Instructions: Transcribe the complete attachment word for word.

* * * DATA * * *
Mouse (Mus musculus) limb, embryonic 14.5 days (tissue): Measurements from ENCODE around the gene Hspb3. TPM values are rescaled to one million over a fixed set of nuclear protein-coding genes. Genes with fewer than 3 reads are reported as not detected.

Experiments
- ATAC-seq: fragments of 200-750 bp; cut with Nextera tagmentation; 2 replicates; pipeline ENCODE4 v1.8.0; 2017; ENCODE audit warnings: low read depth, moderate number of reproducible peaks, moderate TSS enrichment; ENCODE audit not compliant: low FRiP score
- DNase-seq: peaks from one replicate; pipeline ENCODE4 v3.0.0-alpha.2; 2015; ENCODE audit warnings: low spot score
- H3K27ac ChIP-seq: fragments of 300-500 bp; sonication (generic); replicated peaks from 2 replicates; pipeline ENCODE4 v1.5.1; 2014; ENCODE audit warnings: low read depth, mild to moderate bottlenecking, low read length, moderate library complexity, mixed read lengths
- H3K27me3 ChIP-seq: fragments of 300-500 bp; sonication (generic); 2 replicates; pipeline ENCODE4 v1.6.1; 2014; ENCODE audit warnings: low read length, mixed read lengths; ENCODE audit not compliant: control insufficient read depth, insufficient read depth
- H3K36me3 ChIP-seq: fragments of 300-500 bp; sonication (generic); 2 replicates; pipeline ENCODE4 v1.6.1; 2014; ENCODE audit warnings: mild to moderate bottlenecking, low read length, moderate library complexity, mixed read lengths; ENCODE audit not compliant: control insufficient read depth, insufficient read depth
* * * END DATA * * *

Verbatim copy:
Mouse (Mus musculus) limb, embryonic 14.5 days (tissue): Measurements from ENCODE around the gene Hspb3. TPM values are rescaled to one million over a fixed set of nuclear protein-coding genes. Genes with fewer than 3 reads are reported as not detected.

Experiments
- ATAC-seq: fragments of 200-750 bp; cut with Nextera tagmentation; 2 replicates; pipeline ENCODE4 v1.8.0; 2017; ENCODE audit warnings: low read depth, moderate number of reproducible peaks, moderate TSS enrichment; ENCODE audit not compliant: low FRiP score
- DNase-seq: peaks from one replicate; pipeline ENCODE4 v3.0.0-alpha.2; 2015; ENCODE audit warnings: low spot score
- H3K27ac ChIP-seq: fragments of 300-500 bp; sonication (generic); replicated peaks from 2 replicates; pipeline ENCODE4 v1.5.1; 2014; ENCODE audit warnings: low read depth, mild to moderate bottlenecking, low read length, moderate library complexity, mixed read lengths
- H3K27me3 ChIP-seq: fragments of 300-500 bp; sonication (generic); 2 replicates; pipeline ENCODE4 v1.6.1; 2014; ENCODE audit warnings: low read length, mixed read lengths; ENCODE audit not compliant: control insufficient read depth, insufficient read depth
- H3K36me3 ChIP-seq: fragments of 300-500 bp; sonication (generic); 2 replicates; pipeline ENCODE4 v1.6.1; 2014; ENCODE audit warnings: mild to moderate bottlenecking, low read length, moderate library complexity, mixed read lengths; ENCODE audit not compliant: control insufficient read depth, insufficient read depth